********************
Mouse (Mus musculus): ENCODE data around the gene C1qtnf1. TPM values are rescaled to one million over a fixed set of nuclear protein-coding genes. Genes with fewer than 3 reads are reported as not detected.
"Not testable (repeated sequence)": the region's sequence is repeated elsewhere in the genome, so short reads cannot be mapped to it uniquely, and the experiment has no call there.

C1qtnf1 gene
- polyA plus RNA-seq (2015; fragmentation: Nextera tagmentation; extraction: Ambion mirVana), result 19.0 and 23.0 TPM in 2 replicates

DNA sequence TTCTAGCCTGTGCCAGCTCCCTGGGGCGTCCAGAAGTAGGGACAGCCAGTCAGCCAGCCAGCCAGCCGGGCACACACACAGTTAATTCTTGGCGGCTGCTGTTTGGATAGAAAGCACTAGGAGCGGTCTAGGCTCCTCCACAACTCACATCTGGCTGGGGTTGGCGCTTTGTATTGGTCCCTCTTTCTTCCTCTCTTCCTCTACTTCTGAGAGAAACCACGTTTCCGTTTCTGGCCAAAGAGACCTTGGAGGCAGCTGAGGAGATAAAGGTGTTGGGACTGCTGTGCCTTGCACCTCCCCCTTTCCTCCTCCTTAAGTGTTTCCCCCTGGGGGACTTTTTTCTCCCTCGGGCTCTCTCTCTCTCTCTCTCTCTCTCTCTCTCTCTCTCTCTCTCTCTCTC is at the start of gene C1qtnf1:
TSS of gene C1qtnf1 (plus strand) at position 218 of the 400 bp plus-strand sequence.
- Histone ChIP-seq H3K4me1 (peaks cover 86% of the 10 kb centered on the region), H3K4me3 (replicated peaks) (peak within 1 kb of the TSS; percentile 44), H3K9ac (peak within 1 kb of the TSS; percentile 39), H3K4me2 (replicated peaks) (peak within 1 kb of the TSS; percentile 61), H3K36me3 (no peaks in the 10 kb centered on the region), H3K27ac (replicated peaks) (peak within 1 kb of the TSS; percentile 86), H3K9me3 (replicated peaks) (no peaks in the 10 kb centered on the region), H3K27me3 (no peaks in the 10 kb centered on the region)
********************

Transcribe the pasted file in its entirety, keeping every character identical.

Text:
Mouse (Mus musculus): ENCODE data around the gene C1qtnf1. TPM values are rescaled to one million over a fixed set of nuclear protein-coding genes. Genes with fewer than 3 reads are reported as not detected.
"Not testable (repeated sequence)": the region's sequence is repeated elsewhere in the genome, so short reads cannot be mapped to it uniquely, and the experiment has no call there.

C1qtnf1 gene
- polyA plus RNA-seq (2015; fragmentation: Nextera tagmentation; extraction: Ambion mirVana), result 19.0 and 23.0 TPM in 2 replicates

DNA sequence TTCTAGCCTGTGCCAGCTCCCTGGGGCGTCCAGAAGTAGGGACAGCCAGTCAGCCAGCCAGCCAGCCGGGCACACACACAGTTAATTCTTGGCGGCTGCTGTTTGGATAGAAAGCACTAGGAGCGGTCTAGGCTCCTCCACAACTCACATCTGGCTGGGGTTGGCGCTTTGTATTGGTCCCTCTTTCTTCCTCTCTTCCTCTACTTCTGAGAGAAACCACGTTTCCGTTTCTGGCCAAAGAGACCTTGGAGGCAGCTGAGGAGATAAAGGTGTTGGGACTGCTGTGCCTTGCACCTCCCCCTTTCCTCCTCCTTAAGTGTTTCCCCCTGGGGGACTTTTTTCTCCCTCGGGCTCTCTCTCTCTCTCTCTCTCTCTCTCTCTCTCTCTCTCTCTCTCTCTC is at the start of gene C1qtnf1:
TSS of gene C1qtnf1 (plus strand) at position 218 of the 400 bp plus-strand sequence.
- Histone ChIP-seq H3K4me1 (peaks cover 86% of the 10 kb centered on the region), H3K4me3 (replicated peaks) (peak within 1 kb of the TSS; percentile 44), H3K9ac (peak within 1 kb of the TSS; percentile 39), H3K4me2 (replicated peaks) (peak within 1 kb of the TSS; percentile 61), H3K36me3 (no peaks in the 10 kb centered on the region), H3K27ac (replicated peaks) (peak within 1 kb of the TSS; percentile 86), H3K9me3 (replicated peaks) (no peaks in the 10 kb centered on the region), H3K27me3 (no peaks in the 10 kb centered on the region)